Now if our government keeps up this promise, this would be great news for the EV industry. Around the world the EV industry is supported by the government in the form of subsidies for consumers, EV infrastructure development and breaks for EV manufacturers. But sadly we have nothing here in our country for EV manufacturers or consumers. Its about time, that this situation is reversed.
India is a perfect country, where EV's would thrive. With more than a billion people, we have several of the world's most congested and polluted cities as well as a low cost of manufacturing labor and educated engineers.
Electric Vehicles are perfect for India due to the following reasons.
- Electric power-trains operate at much higher efficiency at low Indian driving speeds than an Internal Combustion Engine (ICE), thus saving huge amounts of money spent on purchasing oil by the government.
- Due to the start and stop nature of traffic in Indian cities, A higher share of energy per trip is lost in braking, which is almost wholly recovered in an EV.
- EV's use no fuel during idling and the share of idling time in traffic is much higher in India (than the US or Europe).
- The average range traveled in India is much smaller than in the US, making EVs much more feasible and range anxiety less of an issue.
The reality is that, the sight of an EV is as rare a sight, as seeing a camel or an elephant on the road!
Why is this?
- Very less choices
Only one domestic electric car, the Mahnidra e20, is currently on sale, and international companies have ignored the Indian market due to the many challenges facing Plugin EVs in the country. When it comes to e-bikes, there are no alternatives to the dreaded, lead-acid battery.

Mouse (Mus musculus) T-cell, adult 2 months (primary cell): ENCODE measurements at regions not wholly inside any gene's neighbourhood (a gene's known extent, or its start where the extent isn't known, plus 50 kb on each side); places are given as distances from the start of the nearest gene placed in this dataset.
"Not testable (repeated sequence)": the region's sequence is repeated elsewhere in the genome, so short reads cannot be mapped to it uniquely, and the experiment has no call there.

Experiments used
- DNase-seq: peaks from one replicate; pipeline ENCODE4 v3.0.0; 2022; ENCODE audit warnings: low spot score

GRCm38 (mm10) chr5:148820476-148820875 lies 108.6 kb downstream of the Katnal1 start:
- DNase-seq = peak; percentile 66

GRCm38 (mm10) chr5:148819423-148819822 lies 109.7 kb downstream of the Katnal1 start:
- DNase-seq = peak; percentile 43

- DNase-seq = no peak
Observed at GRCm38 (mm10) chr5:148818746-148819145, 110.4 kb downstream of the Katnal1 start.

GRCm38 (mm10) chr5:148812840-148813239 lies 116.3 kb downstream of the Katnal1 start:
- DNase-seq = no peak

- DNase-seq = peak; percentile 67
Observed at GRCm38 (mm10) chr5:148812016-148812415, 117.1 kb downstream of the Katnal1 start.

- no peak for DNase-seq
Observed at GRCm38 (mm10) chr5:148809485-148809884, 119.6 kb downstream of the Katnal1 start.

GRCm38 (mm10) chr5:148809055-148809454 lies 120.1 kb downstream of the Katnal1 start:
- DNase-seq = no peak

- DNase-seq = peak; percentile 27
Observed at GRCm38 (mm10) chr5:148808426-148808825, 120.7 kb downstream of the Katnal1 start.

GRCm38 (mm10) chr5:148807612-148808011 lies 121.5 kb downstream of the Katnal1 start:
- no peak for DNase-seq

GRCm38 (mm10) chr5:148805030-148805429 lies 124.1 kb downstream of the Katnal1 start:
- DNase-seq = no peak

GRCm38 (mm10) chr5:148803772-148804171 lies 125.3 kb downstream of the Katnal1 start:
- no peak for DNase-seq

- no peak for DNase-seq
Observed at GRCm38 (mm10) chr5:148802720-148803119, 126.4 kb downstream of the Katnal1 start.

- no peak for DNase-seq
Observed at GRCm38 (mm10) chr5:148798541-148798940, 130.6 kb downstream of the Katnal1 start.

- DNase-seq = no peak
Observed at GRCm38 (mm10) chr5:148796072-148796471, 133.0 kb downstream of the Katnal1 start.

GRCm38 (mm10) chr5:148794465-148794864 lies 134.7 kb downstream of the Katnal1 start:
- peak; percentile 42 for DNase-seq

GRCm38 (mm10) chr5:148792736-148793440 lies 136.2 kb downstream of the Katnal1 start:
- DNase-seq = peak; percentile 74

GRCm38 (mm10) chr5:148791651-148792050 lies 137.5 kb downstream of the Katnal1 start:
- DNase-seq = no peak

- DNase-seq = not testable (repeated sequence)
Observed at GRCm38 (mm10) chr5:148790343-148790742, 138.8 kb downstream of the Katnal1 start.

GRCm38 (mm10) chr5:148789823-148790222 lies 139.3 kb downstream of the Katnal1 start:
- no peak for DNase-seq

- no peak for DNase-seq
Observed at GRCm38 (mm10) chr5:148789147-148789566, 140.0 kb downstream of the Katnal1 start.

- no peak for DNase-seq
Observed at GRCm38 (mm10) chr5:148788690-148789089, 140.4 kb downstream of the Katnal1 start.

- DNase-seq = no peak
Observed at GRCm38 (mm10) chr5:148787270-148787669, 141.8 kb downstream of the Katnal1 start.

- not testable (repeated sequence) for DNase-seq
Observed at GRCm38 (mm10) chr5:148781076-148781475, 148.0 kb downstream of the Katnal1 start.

Lack of public charging infrastructure
Charging infrastructure is not mandatory as every Indian home has an electric socket. But DC Quick charging infrastructure is a requirement that would drive the sales of EV's as illustrated in my other blog.
- Lack of Awareness
We know that Indians are cost conscious, but we are also not risk takers. Most people don't want to take a chance on a vehicle that uses new technology. Also people are also scared about the cost of the replacement battery and have other fears.
Even if there were more EV's to choose from, demand would likely be minimal due to the higher cost of these vehicles as compared to petrol based alternatives.
All these barriers can be solved by government foresight and vision.
The Central Government, through the Ministry of New and Renewable Energy, earlier provided a subsidy of 20% on the ex-factory price or ₹100,000, whichever is less, typically amounting to ₹75,000 – ₹93,000 for people buying an electric car. This subsidy ended on 31 March 2012.
And since then the EV industry is handicapped, due to falling sales and less customer demand.
With an aim to have seven million electric vehicles on the road by 2020, the National Electric Mobility Mission Plan 2020, if successfully implemented can truly transform the Indian auto scene by the end of the decade.